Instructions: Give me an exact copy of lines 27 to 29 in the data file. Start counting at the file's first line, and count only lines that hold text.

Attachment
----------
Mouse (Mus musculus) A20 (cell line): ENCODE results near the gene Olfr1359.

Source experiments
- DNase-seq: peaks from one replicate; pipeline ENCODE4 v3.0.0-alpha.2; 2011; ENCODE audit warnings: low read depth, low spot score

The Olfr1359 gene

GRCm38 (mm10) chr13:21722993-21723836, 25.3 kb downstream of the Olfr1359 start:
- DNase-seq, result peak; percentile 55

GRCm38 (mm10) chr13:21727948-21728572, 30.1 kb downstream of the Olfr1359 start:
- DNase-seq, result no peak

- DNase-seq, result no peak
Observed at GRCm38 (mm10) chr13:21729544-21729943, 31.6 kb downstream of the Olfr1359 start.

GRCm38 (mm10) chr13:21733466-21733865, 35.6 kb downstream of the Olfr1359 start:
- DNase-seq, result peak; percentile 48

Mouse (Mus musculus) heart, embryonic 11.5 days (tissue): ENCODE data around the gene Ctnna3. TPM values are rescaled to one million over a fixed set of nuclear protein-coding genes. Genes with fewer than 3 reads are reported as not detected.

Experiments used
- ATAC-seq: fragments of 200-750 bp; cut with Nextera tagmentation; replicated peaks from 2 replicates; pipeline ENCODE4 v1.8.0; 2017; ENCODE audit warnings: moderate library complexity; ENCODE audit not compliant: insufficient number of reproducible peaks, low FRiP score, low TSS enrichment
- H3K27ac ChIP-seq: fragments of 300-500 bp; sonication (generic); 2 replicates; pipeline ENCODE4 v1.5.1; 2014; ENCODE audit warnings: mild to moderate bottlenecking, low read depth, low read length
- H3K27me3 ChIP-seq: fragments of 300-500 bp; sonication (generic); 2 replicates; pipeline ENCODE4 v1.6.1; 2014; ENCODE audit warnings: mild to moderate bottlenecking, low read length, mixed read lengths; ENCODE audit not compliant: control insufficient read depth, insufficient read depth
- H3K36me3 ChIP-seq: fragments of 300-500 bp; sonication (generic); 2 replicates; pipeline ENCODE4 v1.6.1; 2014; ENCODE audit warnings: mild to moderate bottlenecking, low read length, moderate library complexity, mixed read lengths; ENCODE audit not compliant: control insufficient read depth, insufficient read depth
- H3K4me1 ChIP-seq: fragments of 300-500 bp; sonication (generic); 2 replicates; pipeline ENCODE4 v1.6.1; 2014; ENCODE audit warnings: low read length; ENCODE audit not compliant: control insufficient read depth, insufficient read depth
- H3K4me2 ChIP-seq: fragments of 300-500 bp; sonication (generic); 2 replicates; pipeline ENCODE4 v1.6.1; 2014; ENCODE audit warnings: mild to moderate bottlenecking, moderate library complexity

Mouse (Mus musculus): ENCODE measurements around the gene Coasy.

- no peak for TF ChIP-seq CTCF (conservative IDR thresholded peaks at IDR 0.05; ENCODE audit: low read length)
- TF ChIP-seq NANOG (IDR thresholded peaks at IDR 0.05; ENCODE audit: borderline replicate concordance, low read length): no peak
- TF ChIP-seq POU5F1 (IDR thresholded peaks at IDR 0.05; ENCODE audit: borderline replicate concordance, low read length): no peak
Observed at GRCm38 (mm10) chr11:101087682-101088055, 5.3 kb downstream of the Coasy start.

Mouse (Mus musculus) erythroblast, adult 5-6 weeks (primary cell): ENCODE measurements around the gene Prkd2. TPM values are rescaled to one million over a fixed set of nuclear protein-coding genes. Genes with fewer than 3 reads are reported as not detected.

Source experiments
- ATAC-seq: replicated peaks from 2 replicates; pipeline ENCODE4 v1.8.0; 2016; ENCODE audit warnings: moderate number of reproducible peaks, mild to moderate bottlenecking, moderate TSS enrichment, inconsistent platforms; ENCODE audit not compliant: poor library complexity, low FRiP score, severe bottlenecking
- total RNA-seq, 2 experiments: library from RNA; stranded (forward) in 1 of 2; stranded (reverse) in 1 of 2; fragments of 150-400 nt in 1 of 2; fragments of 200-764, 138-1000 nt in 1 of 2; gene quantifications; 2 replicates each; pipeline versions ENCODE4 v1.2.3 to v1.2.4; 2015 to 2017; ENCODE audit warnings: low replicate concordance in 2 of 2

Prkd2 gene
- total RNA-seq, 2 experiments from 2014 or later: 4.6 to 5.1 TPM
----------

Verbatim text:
Source experiments
- ATAC-seq: replicated peaks from 2 replicates; pipeline ENCODE4 v1.8.0; 2016; ENCODE audit warnings: moderate number of reproducible peaks, mild to moderate bottlenecking, moderate TSS enrichment, inconsistent platforms; ENCODE audit not compliant: poor library complexity, low FRiP score, severe bottlenecking
- total RNA-seq, 2 experiments: library from RNA; stranded (forward) in 1 of 2; stranded (reverse) in 1 of 2; fragments of 150-400 nt in 1 of 2; fragments of 200-764, 138-1000 nt in 1 of 2; gene quantifications; 2 replicates each; pipeline versions ENCODE4 v1.2.3 to v1.2.4; 2015 to 2017; ENCODE audit warnings: low replicate concordance in 2 of 2